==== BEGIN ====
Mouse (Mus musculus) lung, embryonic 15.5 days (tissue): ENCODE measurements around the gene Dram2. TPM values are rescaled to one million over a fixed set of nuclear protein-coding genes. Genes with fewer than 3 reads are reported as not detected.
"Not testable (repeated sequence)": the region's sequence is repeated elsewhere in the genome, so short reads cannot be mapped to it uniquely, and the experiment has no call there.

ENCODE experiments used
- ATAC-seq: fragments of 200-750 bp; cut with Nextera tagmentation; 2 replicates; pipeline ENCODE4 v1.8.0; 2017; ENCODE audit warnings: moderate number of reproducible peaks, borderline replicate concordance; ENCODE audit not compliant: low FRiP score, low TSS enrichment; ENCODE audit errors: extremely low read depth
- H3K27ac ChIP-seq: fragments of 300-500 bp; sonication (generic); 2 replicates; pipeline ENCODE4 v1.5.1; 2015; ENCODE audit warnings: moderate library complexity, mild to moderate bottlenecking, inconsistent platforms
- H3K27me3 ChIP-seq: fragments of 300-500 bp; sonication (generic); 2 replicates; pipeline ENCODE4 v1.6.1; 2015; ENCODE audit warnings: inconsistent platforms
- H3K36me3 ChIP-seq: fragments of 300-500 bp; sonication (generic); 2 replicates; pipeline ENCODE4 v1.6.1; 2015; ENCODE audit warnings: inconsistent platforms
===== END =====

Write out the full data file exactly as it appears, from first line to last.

Mouse (Mus musculus) lung, embryonic 15.5 days (tissue): ENCODE measurements around the gene Dram2. TPM values are rescaled to one million over a fixed set of nuclear protein-coding genes. Genes with fewer than 3 reads are reported as not detected.
"Not testable (repeated sequence)": the region's sequence is repeated elsewhere in the genome, so short reads cannot be mapped to it uniquely, and the experiment has no call there.

ENCODE experiments used
- ATAC-seq: fragments of 200-750 bp; cut with Nextera tagmentation; 2 replicates; pipeline ENCODE4 v1.8.0; 2017; ENCODE audit warnings: moderate number of reproducible peaks, borderline replicate concordance; ENCODE audit not compliant: low FRiP score, low TSS enrichment; ENCODE audit errors: extremely low read depth
- H3K27ac ChIP-seq: fragments of 300-500 bp; sonication (generic); 2 replicates; pipeline ENCODE4 v1.5.1; 2015; ENCODE audit warnings: moderate library complexity, mild to moderate bottlenecking, inconsistent platforms
- H3K27me3 ChIP-seq: fragments of 300-500 bp; sonication (generic); 2 replicates; pipeline ENCODE4 v1.6.1; 2015; ENCODE audit warnings: inconsistent platforms
- H3K36me3 ChIP-seq: fragments of 300-500 bp; sonication (generic); 2 replicates; pipeline ENCODE4 v1.6.1; 2015; ENCODE audit warnings: inconsistent platforms